Page last updated at 00:35 GMT, Saturday, 17 January 2009

Thailand's deadly treatment of migrants

Indian coastguards with migrants who washed up on the Andaman Islands
The migrants tell of secretive, brutal treatment by Thai security services

A shocking story is unfolding in Thailand. Migrants and refugees who turn up on its shores have testified that they are being sent back to sea in boats without engines, their hands tied, left to their fate.

Hundreds are thought to have suffered this treatment - among them many Rohingya people of western Burma - and many have died. The BBC's Jonathan Head in Bangkok has been investigating what has been happening.

The 46 Rohingyas who arrived by boat at Phrathong Island on Friday morning may be lucky.

Like the hundreds of other asylum-seekers from this Burmese Muslim minority who have arrived on Thailand's Andaman Sea coast, they have been handed over to the Internal Security Operations Command (ISOC), a military authority set up under the Cold War and still given sweeping powers to protect national security.

That means they disappear into a black hole. No visits from lawyers or refugee advocates. The military can do what it likes with them.

But after the spotlight now being shone onto the treatment of previous Rohingya groups, this one may be handled more leniently.


Harsh treatment of asylum-seekers is nothing new in Thailand. But the allegations made by Rohingyas who have drifted hundreds of kilometres to the Andaman Islands and Indonesia's Aceh province are shocking.

We were put on a desolate island for eight days, beaten [and then] put in a flat and open-bodied boat with no engine
Mohammed, survivor

According to a local civic group, the Arakan Project, whose staff have done extensive interviews with some of the survivors, they were detained by the Thai security forces in late November and December last year as they arrived by boat.

Instead of being handed over to the police or immigration for processing as illegal immigrants, they were instead taken by military units to an island called Koh Sai Daeng. They were detained there for several days, sleeping out in the open, their hands tied at night.

On 18 December one group of just over 400 was put on a navy boat, which was towing a barge behind it, says Chris Lewa from the Arakan Project.

Their hands were tied. Once out at sea they were ordered to move onto the barge at gunpoint. They refused. The Thai troops then tied the feet of four of them and threw them overboard.

The group then moved onto the barge, and the rope was cut, leaving them with food and water for two days.

They drifted for more than 10. According to the testimony she has obtained, Ms Lewa says they sighted land - the Andaman Islands - on around the 12th day.

Fearful that the current would sweep their barge away, many of the exhausted and dehydrated Rohingyas leapt into the sea to try to make it to land.

Fewer than 100 were found on board by the Indian coastguard, although an unknown number was also picked up from the sea or on beaches.

Briefer telephone interviews with survivors by the BBC have confirmed this account. Survivors who reached Aceh have told the local media the same thing.

In all, more than 800 Rohingyas were expelled in this way in December. Hundreds may have died.


The local commander of ISOC in Ranong, Col Manas Khongpan, has denied these allegations. He told the BBC that illegal immigrants are never held by his troops.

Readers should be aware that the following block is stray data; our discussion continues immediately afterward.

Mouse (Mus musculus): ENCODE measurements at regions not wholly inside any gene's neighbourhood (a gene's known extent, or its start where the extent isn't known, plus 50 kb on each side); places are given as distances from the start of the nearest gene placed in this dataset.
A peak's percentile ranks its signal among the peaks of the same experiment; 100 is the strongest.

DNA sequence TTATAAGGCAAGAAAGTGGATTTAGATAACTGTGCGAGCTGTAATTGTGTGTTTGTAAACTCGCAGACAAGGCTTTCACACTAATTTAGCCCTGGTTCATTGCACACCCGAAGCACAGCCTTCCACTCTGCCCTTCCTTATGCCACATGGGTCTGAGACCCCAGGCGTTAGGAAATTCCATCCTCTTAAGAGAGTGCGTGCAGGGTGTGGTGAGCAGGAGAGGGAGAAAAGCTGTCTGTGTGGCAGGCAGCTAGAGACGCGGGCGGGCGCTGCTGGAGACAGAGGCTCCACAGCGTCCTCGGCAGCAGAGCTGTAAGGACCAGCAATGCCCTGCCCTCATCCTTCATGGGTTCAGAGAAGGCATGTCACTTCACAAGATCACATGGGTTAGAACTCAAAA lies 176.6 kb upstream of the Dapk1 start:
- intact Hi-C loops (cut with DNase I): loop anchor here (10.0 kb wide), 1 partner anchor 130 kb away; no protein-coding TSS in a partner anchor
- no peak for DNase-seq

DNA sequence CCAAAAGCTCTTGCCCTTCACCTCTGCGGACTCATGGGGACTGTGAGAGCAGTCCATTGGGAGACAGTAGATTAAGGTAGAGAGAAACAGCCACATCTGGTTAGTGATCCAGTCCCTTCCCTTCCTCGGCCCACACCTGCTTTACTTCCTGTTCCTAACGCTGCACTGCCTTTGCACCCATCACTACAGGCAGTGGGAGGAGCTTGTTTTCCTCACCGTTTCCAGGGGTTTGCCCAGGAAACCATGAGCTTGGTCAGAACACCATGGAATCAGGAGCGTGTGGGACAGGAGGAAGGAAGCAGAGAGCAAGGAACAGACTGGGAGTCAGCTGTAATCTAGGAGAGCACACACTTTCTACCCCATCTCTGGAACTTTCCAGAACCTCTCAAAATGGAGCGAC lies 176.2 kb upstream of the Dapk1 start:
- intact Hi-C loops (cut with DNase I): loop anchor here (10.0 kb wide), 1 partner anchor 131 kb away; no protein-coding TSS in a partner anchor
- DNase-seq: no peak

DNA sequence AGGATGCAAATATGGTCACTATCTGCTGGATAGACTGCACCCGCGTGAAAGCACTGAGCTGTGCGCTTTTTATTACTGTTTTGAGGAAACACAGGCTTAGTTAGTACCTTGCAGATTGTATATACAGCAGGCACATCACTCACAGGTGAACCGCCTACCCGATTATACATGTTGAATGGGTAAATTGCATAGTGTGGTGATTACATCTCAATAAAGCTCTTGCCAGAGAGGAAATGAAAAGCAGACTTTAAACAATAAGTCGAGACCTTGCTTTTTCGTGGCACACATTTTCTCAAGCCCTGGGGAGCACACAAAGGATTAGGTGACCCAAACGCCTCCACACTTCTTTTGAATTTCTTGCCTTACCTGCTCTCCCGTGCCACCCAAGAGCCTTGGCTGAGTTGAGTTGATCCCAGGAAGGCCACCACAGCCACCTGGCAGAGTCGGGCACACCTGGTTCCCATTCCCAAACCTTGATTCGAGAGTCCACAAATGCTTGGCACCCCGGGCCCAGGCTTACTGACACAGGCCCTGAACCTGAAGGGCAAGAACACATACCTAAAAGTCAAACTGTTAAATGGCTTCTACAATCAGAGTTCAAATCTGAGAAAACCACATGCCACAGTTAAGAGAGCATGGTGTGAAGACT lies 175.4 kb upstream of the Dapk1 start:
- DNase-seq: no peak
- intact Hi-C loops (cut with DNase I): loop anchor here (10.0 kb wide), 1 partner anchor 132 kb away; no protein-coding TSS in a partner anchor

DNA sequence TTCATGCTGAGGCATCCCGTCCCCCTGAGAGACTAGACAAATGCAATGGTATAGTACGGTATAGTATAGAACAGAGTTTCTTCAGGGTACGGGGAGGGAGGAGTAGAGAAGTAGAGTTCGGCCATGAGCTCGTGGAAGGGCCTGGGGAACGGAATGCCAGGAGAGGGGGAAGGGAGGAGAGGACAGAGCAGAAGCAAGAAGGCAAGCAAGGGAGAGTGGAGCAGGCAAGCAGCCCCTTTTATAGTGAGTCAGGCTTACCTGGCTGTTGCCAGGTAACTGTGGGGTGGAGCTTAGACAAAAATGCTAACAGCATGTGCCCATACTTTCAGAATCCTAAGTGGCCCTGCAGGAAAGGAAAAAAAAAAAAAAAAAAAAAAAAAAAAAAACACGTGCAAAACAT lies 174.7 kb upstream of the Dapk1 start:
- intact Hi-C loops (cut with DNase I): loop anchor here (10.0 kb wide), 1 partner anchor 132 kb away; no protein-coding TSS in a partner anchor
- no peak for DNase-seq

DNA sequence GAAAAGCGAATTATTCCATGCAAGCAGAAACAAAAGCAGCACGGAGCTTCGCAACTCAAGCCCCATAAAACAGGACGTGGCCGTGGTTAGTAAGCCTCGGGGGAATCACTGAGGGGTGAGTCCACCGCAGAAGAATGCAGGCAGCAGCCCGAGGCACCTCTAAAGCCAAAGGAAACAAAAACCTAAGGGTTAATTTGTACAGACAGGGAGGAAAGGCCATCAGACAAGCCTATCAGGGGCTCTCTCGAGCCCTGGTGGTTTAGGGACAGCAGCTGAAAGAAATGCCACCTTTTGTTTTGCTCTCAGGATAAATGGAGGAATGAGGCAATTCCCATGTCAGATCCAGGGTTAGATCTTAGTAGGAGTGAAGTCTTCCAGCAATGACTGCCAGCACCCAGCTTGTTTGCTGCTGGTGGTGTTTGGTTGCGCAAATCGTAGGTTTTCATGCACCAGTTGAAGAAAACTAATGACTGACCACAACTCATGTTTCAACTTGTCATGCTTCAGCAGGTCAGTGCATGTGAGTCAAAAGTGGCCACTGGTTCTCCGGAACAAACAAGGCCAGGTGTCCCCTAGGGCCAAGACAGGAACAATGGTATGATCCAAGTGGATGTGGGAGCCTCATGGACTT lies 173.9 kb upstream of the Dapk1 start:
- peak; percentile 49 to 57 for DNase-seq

Indian coastguards bring in a boat of migrants off the Andaman Islands
Some of the lucky survivors were picked up by the Indian coastguard
But that contradicts comments the BBC has been given by other military and police officials, who say all Rohingya boat-people are now being handled by ISOC.

Some of those officials, who did not want to be named, confirmed that Rohingyas had indeed been set adrift at sea, with little food and water.

They explained that Rohingyas are seen as a greater security threat than the tens of thousands of other illegal migrants, because they are Muslim, because they tend to arrive in large numbers at one time, and because they are almost exclusively men.

Immigration officials told us there is no evidence to support the allegation made by some in the military that Rohingyas have gone to Thailand's deep south to join the Islamic insurgency there.

The officials have told us that while most of the Rohingya want to go to Malaysia - where there is already a community 20,000 strong and the prospect of well-paid jobs - increasing numbers are staying in Thailand. The official figure last year was 4,886, and the unofficial figure may be much higher.

Military's power

The Thai government has now issued a statement saying it is investigating all the facts surrounding these allegations.

It has promised to re-assess the situation of all illegal immigrants in Thailand, numbering perhaps three or four million, most of them from Burma, and to treat them in accordance with humanitarian principles.

Whether it can truly hold the military to account though is open to doubt. In many areas of Thailand the army operates with little civilian oversight. It has huge secret budgets, and extensive business interests.

The current Democrat-led coalition was stitched together last month thanks to the intervention of the powerful army commander General Anupong Paochinda - he may well resist any calls for his men to be brought to justice over these allegations, as his predecessors have.

But it is also worth remembering that under the most recent constitution the most senior commander of ISOC is, in fact, the Prime Minister Abhisit Vejjajiva.

He has made the rule of law one of the core principles of his administration. Any crimes committed by ISOC personnel, whether against Thais or illegal migrants, will ultimately lie at his door.

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